Egyptian Government News
March 31, 2001
The Battle of Rasheed "Rosetta"
The city of Rasheed is one of the major tourist and archaeological sites due to its numerous Islamic and Pharaonic relics. It comes after Cairo in the number of old Islamic buildings, hence it is called the city of living history.
Rasheed is located on the west bank of the Rosetta branch at the mouth of the Nile in the Mediterranean Sea. It has been militarily famous since the Pharaonic period. Napoleon chose it as liaison centre between Cairo and Alexandria during the French Expedition in Egypt late in 19th century.
In 1807, the British were interested in Rasheed as it was the most important Egyptian port when they thought of occupying Egypt from Alexandria and occupying Rasheed as a consequence.
Seventeen thousands British troops arrived in Cyprus led by General Frazer. About 30 ships of the British fleet sailed towards Egypt early in 1807 carrying 6000 soldiers and officers and arrived in Alexandria on February 20,1807.
When Mohamed Ali, the ruler of Egypt at that time heard of their number he reinforced fortifications at the main ports of Egypt: Alexandria, Rasheed and Damietta. With the help of the traitor Amin Agha the Governor of Alexandria, and without firing one gun from the Alexandria Battalions, the British troops managed to enter Alexandria.
Before his arrival at Alexandria, Frazer contacted and received pledges of support from the Mamelukes, who were Mohamed Ali's rivals, But Mohamed Ali defeated them before the arrival of Frazer who thought of moving toward Rasheed from which supplies arrived to Alexandria. A force of 1600 British troops moved on March 29.
In the meantime, the Governor of Rasheed Ali Bey Al Salanklli, prepared a plan and asked the inhabitants of the city to help the Egyptian soldiers, who were about 600, and strictly adhere to his plan.
On March 31,1807 the British troops arrived at Rasheed outworn by the long journey from Alexandria crossing sand dunes on foot. They entered the city which appeared to be completely empty of its inhabitants. As they walked though its streets they heard a call for prayers from the "Zaghloul" mosque "Allah Akbar" (God is Great) which was the signal of attack.
Every house in the city was a fortress from which a barrage of fire against the frightened British troops who were completely wiped out. The attack was carried out by the brave men and women who used all possible means to fight the enemy. Their houses were used as fortresses with their secret vaults and shelters.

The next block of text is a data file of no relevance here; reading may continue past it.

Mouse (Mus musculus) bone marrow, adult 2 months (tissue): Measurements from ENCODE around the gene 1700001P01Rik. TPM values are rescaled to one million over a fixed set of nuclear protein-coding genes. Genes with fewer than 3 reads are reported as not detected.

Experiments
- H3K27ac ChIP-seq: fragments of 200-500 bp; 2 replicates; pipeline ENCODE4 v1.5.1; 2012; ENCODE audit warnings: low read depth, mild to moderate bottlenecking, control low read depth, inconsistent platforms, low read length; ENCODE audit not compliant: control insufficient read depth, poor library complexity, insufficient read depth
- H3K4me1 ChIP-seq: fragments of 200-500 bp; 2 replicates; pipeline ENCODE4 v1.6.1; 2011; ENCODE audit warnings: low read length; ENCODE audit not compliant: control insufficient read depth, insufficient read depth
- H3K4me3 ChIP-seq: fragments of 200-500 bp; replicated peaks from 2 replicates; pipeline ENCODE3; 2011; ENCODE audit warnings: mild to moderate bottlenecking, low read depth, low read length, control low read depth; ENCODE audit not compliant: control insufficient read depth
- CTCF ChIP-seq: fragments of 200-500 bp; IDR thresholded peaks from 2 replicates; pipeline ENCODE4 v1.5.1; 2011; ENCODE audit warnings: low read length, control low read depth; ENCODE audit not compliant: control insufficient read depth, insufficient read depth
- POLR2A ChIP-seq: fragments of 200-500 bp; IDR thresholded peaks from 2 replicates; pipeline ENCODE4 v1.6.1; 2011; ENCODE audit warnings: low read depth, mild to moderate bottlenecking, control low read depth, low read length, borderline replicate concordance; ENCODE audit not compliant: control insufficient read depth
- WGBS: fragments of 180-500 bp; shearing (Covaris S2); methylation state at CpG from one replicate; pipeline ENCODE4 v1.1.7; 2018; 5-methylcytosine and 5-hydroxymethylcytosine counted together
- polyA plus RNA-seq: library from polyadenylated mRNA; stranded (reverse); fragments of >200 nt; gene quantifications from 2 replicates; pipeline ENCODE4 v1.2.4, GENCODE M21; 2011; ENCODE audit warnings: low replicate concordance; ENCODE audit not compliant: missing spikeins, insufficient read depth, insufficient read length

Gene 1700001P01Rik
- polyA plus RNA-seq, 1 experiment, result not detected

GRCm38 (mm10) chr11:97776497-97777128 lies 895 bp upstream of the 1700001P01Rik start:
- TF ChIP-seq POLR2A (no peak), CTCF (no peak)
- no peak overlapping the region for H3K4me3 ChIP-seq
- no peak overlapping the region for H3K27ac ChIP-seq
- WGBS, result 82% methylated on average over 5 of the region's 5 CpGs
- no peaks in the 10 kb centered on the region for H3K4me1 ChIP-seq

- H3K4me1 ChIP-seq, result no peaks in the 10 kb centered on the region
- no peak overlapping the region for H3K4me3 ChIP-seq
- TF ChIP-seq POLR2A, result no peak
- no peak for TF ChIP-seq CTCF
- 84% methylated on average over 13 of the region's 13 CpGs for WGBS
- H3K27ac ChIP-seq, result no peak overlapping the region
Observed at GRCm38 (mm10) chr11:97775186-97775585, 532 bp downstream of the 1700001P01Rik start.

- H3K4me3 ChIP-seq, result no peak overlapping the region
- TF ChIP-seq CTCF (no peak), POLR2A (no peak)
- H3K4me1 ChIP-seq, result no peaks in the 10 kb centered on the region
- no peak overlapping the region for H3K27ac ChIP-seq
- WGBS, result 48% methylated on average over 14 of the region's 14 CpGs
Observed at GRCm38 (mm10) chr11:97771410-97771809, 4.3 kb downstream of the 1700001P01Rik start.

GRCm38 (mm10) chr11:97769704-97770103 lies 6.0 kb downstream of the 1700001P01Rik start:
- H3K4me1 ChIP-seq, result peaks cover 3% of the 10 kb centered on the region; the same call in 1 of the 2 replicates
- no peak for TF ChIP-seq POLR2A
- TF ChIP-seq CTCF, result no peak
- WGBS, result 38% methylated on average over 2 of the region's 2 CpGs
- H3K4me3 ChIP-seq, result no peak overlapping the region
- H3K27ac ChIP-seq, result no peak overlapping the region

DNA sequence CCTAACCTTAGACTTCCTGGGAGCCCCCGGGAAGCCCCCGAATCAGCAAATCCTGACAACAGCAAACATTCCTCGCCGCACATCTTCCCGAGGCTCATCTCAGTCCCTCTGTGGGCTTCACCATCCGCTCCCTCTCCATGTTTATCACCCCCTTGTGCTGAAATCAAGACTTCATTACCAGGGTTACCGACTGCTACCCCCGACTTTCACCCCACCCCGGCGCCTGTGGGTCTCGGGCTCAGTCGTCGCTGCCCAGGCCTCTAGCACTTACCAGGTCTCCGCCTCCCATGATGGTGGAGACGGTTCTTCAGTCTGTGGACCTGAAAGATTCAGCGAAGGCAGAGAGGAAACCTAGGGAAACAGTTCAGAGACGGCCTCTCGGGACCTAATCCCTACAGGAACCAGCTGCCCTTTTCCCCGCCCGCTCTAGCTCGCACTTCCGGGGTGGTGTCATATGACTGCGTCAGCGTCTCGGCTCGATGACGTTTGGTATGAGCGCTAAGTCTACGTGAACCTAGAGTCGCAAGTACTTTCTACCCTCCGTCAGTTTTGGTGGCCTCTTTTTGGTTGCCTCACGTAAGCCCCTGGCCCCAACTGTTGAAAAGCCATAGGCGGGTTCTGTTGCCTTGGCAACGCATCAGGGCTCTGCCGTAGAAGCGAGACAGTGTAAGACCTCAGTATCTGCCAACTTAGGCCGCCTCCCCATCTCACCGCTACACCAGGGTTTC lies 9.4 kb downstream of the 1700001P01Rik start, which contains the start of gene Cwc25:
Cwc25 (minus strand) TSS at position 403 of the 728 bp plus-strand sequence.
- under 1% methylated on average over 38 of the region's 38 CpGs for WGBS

News of the British defeat in Rasheed raised the morale of all the Egyptians who hurried to help with all sorts of donations as well as enlistment in the army in response to a call by the popular leader Omar Makram. That was the beginning of the end of Frazer's Expedition.
However, Frazer decided to repeat the assault and sent his troops to the town of Edko west of Rasheed. But the Egyptians intercepted them and fighting continued until April 11,1807 when Egyptian cavalry joined in the battles and inflicted heavy losses on the British invaders.
Frazer insisted ongoing personally to Rasheed and ordered his troops to bombard the city until it is completely destroyed but due to the high morale and the courage of the Egyptians together with the provision of enough ammunition and volunteers, Frazer's attempt was foiled. He tried to seek help from the Mamelukes but of no avail. As a result he started to withdraw his troops from around the brave city. The Egyptian cavalry launched an offensive from all directions against the retreating British troops and killed two thirds of them including many of their commanders. Eventually the British surrendered following an object defeat. An agreement to withdraw from all Egypt was signed on September 19,1807.
The Battle of Rasheed has inspired numerous writers such as the great Novelist Ali Al Garim who wrote his famous "The Beauty of Rasheed." Also late President Gamal Abdel Nasser wrote the beginning of his novel "For the sake of Liberty," on this battle.
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